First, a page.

Upper School students perform the musical Godspell.
Upper School students perform the musical Godspell.
York Country Day School students are engaged academically, co-curricularly and in the community. For example, during their time here, two seniors have performed in various plays and musicals, sung in the Upper School Chorus, participated in the Model UN Club and varsity athletic teams. One has a patent pending on force-dissipating armor that he designed and one is a member of the National Honor Society and Student Council President. Both seniors have volunteered as mentors for younger students in school. One student acted as a hiking guide on a middle school trip to Arizona and one as a Spanish-speaking partner for a lower school student learning the language. Each of the two seniors participated in the Science Olympiad and the York Area Science and Engineering Fair and won awards for their work. In the fall, one student is going to Penn State Main Campus and the other to Gettysburg College. They are Scholars, Artists, Athletes and Citizens.

At York Country Day School, we work to help each student pursue excellence as a Scholar, Artist, Athlete and Citizen and it all begins in Preschool. Country Day offers a comprehensive, project-rich, college preparatory education for students in Preschool through grade 12. Two important facets of our curriculum are science and the arts. The science program begins in Preschool where children explore their world. They examine seeds and plant beans. They look at the plant roots and discover how variables such as sunlight and water affect the plants growth. They also conduct a yearlong creek study, which focuses on observation and recording skills.

When students enter Lower School, they begin to use a curriculum called FOSS or Full Option Science System. FOSS focuses on inquiry-based process science and engineering. This allows the students to experiment with scientific concepts rather than learning from lectures and textbooks. In first grade, students discover how worms live and what they do for the earth by watching and handling them. By third grade, children are given tools and asked to build their own electrical circuits. Fifth graders experiment with erosion and landforms in individual stream tables.

Science gets even more interesting as sixth graders pit their predictions against those of the professionals during the unit, "Are you Smarter than a Weatherman?" Middle school students complete labs on dew point and relative humidity, collect data and review online weather models to make predictions. Seventh grade finds students growing "fast plants" (Brassica rapa) as they study genetics. After pollinating the plants, gathering seeds from the mature plants and replanting, Middle School students look for changes in flower color and stem height in the second generation. These lessons allow students to learn through doing!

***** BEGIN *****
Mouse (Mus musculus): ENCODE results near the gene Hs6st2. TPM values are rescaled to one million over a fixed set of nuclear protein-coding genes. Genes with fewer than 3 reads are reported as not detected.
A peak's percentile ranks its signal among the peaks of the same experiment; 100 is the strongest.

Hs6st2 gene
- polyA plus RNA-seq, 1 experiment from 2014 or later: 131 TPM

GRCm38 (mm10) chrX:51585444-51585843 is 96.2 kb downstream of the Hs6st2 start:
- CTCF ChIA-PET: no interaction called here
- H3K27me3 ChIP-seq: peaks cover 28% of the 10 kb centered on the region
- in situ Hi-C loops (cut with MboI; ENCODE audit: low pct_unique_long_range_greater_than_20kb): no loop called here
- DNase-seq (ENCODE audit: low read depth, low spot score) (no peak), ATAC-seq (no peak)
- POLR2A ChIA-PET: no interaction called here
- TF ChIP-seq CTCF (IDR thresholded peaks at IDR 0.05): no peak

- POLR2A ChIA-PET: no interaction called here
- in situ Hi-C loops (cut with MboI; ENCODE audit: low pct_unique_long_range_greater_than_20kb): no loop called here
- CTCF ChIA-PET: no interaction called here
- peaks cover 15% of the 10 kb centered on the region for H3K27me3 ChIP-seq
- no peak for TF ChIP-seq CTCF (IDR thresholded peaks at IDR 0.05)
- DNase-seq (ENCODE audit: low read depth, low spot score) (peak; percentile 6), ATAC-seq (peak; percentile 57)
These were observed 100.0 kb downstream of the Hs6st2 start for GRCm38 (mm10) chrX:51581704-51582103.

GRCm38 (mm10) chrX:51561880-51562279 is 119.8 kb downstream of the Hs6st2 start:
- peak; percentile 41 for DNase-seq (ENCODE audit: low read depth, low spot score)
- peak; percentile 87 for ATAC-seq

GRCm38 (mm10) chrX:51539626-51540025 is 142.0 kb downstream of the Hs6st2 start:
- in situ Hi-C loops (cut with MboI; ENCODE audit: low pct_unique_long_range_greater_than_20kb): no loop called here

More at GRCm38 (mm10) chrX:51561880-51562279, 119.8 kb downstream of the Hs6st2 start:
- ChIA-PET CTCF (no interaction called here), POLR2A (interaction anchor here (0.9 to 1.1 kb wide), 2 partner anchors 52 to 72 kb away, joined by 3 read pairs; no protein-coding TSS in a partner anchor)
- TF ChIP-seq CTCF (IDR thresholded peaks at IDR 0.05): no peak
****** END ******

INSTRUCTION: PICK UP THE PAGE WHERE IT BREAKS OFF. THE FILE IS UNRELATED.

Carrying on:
In Upper School, the AP Biology class learns about cell respiration while making root beer and ginger ale. Tenth grade chemistry students determine the concentration of acid in different brands of soda through an acid base titration. Students eager to dig deeper into the applied sciences have created a nozzle to maximize Laminar flow and wind tunnels to test the efficiency of pine box derby cars.

Second graders design and test bridge structures.
Second graders design and test bridge structures.
Upper School students are also able to pursue specific interests through Magnet Projects. Projects can be group classes or individual in nature and may focus on any educational topic. Students have done projects on urban planning and bridge design, songwriting and vocal performance, Greek Mythology, Chinese and Spanish.

The best time to engage a child's imagination is when they are young so art, music and drama begin in Preschool. Children have music class on a regular basis and perform their pieces in various concerts throughout the school year. They are encouraged to experiment with various artistic techniques in the classroom, beginning with Kindergarten, in Art Class. The Kindergarten class performs a play based on a different children's story each year.

Lower School students take part in visual art and chorus classes multiple times a week, in which they learn about artists, art history and vocal performance. Instrumental lessons begin in fourth grade and are open to all. The band director encourages students to participate in instrumental music at all levels. In the spring, the fifth grade class performed The Common Good. This short play was created by the students with the help of a theatre professional.

As they progress into the Middle School, students delve further into experiential learning in the arts. All Middle School students sing in the spring and holiday choral concerts. They may also perform in the music ensemble. Middle School students perform a musical every May. Past productions have been Schoolhouse Rock Live! and Willy Wonka, Jr. Spring 2011's performance will be Disney's Mulan, Jr.

In addition to courses in art, theatre and music, Upper School students stage two theatre productions a year. This spring, they performed Godspell. Students can also elect to be in the Upper School Chorus and ensemble.

From Preschool to Upper School, science and the arts are exciting, enriching and challenging parts of the Country Day curriculum. Two seniors will begin college this fall with a clear sense of themselves and their strengths as Scholars, Artists, Athletes and Citizens.